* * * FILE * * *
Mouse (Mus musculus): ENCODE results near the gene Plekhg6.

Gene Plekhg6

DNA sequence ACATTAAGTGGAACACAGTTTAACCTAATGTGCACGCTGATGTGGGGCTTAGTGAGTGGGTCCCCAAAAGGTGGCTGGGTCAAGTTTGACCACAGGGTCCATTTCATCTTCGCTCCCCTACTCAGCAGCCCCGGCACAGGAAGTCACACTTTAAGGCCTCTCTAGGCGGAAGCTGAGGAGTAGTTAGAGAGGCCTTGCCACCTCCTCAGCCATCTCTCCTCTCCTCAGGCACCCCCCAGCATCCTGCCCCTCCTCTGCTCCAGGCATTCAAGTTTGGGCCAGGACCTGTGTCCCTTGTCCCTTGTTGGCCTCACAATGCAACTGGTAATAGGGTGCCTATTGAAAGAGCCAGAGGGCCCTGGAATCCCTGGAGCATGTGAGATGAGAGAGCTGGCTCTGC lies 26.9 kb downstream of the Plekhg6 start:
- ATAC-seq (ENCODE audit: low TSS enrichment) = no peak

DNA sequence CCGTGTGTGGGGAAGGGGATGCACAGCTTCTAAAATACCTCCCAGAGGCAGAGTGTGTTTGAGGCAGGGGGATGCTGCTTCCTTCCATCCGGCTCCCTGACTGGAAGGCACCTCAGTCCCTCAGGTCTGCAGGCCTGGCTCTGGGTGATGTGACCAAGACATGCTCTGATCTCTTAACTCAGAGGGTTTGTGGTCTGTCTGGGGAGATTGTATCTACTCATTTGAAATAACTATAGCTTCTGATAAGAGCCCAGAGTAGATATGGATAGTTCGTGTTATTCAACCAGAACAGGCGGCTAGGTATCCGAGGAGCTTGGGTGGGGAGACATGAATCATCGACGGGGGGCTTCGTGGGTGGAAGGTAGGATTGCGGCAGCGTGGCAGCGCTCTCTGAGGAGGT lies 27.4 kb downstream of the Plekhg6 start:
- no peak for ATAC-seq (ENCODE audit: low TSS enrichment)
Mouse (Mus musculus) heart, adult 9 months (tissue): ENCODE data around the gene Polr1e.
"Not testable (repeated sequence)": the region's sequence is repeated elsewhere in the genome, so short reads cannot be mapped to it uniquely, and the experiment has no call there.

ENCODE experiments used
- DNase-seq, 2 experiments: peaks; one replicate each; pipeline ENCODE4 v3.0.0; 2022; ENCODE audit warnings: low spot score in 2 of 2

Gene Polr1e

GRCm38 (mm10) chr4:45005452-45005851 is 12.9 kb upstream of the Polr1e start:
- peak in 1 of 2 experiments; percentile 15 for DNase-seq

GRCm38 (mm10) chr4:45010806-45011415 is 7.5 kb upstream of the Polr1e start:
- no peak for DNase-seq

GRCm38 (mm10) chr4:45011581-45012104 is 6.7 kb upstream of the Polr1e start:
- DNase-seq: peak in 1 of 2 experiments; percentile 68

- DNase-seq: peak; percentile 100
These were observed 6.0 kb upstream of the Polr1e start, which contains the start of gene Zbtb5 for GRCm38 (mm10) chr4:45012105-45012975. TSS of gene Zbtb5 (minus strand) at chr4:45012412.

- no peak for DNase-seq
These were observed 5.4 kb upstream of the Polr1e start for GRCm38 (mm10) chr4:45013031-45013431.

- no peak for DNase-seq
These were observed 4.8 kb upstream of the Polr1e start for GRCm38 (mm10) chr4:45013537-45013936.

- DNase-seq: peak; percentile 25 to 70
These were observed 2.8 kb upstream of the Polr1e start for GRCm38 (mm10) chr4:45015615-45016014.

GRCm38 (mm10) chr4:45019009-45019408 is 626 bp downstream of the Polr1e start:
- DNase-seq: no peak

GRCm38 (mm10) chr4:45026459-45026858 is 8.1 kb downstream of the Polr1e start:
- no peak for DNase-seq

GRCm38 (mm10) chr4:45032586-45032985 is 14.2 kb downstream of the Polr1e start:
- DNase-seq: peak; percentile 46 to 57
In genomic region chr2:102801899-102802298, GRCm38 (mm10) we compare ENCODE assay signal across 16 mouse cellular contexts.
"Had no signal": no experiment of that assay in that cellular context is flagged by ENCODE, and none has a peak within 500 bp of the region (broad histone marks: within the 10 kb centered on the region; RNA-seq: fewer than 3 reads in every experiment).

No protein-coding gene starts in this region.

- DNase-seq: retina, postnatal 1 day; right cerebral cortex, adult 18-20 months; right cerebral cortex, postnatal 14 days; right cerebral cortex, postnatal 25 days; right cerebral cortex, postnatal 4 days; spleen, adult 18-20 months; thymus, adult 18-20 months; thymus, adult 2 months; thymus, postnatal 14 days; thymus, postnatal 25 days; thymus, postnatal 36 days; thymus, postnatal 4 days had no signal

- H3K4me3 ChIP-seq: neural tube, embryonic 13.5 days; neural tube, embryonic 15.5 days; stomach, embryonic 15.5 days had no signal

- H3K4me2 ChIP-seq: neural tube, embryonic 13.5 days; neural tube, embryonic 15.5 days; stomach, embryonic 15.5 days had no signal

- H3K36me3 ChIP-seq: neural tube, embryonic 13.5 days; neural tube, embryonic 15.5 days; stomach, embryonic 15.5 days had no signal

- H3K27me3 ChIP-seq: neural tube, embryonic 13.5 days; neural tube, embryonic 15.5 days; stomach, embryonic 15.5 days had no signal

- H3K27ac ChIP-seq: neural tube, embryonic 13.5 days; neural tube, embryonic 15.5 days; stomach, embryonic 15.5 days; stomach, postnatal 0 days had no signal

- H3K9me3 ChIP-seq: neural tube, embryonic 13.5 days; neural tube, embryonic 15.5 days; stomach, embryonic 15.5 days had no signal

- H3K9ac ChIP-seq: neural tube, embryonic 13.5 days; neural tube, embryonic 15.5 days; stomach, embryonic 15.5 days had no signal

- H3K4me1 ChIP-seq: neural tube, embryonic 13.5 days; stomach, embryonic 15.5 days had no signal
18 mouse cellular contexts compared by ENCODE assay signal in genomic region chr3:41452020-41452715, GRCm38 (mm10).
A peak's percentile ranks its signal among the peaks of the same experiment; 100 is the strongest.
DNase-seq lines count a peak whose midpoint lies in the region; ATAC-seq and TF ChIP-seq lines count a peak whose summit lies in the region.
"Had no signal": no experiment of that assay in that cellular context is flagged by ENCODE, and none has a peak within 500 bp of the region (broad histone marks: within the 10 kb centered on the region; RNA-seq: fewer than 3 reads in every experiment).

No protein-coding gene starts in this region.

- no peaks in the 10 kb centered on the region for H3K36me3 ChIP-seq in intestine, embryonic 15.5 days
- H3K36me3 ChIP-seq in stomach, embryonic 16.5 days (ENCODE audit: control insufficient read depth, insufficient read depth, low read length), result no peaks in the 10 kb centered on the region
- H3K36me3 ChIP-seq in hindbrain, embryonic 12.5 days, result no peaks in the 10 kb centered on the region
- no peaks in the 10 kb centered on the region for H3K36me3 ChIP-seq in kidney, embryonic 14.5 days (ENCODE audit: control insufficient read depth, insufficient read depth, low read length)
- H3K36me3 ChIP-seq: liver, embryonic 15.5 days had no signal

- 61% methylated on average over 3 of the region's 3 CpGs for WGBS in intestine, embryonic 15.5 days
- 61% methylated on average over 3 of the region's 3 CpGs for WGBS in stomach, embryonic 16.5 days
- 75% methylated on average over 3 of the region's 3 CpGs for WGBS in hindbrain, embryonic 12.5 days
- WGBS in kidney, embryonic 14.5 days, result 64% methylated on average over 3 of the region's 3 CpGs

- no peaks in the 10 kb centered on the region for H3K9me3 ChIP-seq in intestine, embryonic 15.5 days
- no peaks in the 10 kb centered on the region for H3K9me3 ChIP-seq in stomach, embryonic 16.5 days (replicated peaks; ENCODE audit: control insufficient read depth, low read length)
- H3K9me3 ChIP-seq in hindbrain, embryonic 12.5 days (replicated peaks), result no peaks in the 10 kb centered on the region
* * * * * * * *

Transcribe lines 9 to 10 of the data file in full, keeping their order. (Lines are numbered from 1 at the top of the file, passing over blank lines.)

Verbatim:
ENCODE experiments used
- DNase-seq, 2 experiments: peaks; one replicate each; pipeline ENCODE4 v3.0.0; 2022; ENCODE audit warnings: low spot score in 2 of 2